JOURNAL ARTICLE

Odontoid fracture biomechanics

Paul C Ivancic
Spine 2014 November 15, 39 (24): E1403-10
25271495

STUDY DESIGN: In vitro biomechanical study.

OBJECTIVES: To investigate mechanisms of odontoid fracture.

SUMMARY OF BACKGROUND DATA: Odontoid fractures in younger adults occur most often due to high-energy trauma including motor vehicle crashes and in older adults due to fall from standing height.

METHODS: Horizontally aligned head impacts into a padded barrier were simulated using a human upper cervical spine specimen (occiput through C3) mounted to a surrogate torso mass on a sled and carrying a surrogate head. We divided 13 specimens into 3 groups on the basis of head impact location: upper forehead in the midline, upper lateral side of the forehead, and upper lateral side of the head. Post-impact fluoroscopy and anatomical dissection documented the injuries. Time-history biomechanical responses were determined.

RESULTS: Four of the 5 specimens subjected to impact to the upper forehead in the midline sustained type II or high type III odontoid fractures due to abrupt deceleration of the head and continued forward torso momentum. Average peak force reached 1787.1 N at the neck at 50.3 milliseconds. Subsequently, the motion peaks occurred for the head relative to C3 reaching 15.2° for extension, 2.1 cm for upward translation, and 5.3 cm for horizontal compression, between 62 and 68 milliseconds.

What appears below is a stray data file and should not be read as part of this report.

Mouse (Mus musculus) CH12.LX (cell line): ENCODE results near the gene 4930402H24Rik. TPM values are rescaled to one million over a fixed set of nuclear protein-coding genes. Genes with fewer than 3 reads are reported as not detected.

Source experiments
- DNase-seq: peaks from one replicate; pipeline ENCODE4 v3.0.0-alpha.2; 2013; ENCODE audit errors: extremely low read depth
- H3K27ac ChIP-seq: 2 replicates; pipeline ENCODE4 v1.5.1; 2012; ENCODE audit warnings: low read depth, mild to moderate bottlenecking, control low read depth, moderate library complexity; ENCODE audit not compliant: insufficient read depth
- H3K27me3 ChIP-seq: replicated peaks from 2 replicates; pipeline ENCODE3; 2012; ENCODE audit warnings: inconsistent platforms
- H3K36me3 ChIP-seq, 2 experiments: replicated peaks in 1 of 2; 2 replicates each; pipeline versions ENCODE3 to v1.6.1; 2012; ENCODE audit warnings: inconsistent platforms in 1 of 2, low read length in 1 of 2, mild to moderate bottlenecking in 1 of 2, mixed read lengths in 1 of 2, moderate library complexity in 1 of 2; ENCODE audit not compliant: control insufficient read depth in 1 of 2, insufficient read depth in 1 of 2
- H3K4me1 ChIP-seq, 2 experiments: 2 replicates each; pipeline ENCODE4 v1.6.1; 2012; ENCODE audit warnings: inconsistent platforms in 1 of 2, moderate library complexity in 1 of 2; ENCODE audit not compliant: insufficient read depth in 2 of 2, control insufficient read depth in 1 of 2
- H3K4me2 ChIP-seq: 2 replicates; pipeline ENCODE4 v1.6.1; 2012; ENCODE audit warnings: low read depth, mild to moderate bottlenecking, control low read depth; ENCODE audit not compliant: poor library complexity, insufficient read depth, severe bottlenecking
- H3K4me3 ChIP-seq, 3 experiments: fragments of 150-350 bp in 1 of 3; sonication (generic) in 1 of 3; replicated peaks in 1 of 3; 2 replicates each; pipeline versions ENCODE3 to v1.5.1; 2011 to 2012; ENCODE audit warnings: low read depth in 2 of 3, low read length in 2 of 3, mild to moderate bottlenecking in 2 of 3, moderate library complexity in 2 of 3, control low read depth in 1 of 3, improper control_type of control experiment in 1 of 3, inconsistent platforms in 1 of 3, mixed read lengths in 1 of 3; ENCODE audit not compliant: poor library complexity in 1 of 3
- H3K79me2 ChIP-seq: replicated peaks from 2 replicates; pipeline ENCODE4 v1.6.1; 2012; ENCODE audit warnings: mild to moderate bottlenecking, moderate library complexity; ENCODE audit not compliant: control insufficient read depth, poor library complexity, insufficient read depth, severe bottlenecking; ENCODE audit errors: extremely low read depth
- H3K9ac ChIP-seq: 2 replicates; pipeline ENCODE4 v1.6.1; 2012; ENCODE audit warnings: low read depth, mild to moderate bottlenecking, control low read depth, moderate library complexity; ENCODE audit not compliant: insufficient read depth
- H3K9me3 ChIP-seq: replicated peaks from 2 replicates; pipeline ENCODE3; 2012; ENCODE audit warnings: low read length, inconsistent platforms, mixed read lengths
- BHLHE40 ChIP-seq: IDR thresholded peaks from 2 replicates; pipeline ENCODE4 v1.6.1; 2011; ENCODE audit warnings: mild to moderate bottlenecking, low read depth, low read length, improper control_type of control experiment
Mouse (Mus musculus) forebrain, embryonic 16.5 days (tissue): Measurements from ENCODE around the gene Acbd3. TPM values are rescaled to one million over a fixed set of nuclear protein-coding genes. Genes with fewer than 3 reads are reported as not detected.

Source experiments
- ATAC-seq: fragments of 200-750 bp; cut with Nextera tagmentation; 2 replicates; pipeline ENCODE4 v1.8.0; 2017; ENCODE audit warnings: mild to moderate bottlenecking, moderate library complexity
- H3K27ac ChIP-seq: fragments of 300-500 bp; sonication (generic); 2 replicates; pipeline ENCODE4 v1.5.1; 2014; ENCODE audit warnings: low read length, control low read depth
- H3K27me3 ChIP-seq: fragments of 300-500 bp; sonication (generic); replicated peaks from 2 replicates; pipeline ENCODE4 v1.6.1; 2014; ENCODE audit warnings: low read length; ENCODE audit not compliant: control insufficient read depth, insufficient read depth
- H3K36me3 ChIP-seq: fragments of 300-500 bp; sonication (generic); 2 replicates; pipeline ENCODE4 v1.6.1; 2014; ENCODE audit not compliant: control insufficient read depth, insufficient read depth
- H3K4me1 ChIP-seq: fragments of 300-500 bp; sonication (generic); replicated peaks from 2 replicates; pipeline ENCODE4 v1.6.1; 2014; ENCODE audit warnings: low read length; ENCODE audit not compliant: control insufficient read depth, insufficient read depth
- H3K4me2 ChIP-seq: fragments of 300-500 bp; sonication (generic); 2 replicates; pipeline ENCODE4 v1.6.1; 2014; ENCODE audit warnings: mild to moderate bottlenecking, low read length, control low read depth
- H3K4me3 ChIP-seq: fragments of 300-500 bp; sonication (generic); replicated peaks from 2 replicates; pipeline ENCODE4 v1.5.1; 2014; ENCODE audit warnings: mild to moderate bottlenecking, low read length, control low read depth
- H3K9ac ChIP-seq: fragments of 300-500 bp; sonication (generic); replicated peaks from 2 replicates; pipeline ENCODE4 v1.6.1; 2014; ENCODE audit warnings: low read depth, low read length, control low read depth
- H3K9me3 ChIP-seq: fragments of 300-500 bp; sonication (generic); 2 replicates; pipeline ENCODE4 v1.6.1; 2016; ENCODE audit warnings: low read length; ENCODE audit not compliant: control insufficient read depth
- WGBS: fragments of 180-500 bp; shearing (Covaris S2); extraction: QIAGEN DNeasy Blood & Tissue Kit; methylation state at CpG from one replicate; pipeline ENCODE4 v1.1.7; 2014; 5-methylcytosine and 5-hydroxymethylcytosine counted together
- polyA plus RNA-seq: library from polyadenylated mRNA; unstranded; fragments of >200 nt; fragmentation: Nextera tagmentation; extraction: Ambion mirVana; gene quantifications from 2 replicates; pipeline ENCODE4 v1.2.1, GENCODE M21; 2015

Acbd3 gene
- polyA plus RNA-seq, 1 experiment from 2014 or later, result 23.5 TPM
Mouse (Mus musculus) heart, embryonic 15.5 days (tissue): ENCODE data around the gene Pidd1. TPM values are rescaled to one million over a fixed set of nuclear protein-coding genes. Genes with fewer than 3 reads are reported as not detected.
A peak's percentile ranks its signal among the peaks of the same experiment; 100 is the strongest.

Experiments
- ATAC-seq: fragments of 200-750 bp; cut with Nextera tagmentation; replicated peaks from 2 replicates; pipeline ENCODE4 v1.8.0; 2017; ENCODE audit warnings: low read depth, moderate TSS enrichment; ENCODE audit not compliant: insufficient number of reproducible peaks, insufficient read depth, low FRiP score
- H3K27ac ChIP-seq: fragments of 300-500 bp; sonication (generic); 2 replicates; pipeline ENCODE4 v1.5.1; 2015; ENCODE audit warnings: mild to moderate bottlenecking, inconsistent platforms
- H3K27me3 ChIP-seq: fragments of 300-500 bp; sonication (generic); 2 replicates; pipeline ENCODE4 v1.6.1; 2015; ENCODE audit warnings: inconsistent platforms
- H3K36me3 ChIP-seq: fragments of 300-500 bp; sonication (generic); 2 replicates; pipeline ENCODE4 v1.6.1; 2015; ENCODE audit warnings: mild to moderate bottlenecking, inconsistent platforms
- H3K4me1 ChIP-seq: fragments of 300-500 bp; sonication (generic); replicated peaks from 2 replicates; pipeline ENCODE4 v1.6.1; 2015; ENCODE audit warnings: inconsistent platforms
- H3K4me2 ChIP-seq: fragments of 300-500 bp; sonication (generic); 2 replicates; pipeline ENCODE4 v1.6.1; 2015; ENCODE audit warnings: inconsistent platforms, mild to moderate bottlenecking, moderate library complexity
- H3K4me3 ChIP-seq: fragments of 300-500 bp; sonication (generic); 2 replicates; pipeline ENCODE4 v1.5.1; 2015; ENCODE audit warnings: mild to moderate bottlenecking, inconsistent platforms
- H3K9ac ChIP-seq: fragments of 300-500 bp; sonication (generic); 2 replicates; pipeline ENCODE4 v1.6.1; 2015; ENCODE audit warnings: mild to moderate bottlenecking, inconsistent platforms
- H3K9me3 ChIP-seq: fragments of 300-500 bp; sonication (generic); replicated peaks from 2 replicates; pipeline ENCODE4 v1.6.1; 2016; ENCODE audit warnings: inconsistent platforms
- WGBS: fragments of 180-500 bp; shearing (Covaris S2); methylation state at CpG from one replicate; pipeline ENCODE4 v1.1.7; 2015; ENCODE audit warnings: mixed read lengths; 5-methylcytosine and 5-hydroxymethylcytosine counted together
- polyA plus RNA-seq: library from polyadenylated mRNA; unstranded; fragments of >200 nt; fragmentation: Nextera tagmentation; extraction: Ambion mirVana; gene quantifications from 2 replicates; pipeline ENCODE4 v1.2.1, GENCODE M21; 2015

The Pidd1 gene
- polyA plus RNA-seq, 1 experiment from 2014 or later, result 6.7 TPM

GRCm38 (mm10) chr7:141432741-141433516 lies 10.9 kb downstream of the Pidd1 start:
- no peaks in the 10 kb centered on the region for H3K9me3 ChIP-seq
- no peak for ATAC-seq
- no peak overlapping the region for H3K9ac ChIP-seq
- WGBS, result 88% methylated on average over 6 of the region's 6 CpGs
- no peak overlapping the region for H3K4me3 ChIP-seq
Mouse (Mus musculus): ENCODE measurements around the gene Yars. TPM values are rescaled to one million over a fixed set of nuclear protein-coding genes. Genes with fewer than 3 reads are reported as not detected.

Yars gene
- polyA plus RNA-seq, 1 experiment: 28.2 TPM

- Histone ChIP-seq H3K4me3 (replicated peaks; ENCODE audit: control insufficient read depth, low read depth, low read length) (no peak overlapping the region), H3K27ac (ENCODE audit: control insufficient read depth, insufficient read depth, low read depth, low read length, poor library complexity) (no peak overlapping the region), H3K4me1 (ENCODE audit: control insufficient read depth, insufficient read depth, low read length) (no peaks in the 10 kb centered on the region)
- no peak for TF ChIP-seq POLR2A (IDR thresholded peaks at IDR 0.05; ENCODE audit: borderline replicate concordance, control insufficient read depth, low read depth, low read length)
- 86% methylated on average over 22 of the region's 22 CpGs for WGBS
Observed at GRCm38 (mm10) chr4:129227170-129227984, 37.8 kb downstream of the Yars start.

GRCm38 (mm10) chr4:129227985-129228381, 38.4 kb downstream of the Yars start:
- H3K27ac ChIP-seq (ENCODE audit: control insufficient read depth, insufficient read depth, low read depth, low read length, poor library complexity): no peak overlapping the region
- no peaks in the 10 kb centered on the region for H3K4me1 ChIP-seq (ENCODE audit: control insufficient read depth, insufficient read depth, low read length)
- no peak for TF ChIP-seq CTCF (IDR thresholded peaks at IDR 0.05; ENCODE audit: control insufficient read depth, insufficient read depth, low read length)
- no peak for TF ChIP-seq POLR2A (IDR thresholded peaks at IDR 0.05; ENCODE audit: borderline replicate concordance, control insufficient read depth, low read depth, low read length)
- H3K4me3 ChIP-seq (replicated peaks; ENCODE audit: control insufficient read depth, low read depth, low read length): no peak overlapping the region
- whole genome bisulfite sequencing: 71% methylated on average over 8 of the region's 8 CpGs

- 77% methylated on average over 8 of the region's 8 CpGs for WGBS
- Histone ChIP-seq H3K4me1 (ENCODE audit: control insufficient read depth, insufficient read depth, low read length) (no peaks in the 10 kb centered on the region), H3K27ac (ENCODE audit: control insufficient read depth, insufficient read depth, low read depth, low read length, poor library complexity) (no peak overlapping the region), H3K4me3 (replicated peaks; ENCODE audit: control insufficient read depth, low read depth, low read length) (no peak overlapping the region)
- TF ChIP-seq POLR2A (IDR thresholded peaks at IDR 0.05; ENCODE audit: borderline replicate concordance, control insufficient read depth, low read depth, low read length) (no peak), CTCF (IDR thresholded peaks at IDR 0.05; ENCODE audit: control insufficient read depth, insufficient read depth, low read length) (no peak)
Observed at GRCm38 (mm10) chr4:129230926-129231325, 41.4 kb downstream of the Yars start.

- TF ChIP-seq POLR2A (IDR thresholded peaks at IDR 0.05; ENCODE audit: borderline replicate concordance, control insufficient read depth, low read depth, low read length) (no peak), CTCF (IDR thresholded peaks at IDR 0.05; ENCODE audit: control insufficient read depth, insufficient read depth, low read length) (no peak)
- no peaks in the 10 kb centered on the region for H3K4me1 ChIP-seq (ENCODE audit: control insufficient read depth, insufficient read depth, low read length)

CONCLUSION: We identified impact to the upper forehead in the midline as a mechanism that produced odontoid fracture and associated atlas and ligamentous injuries similar to those observed in real-life trauma. We were not able to create odontoid fractures during impacts to the upper lateral side of the forehead or upper lateral side of the head. Dynamic odontoid fracture was caused by rapid deceleration of the head, which transferred load inferiorly combined with continued torso momentum, which caused spinal compression and anterior shear force and forward displacement of the axis relative to the atlas.

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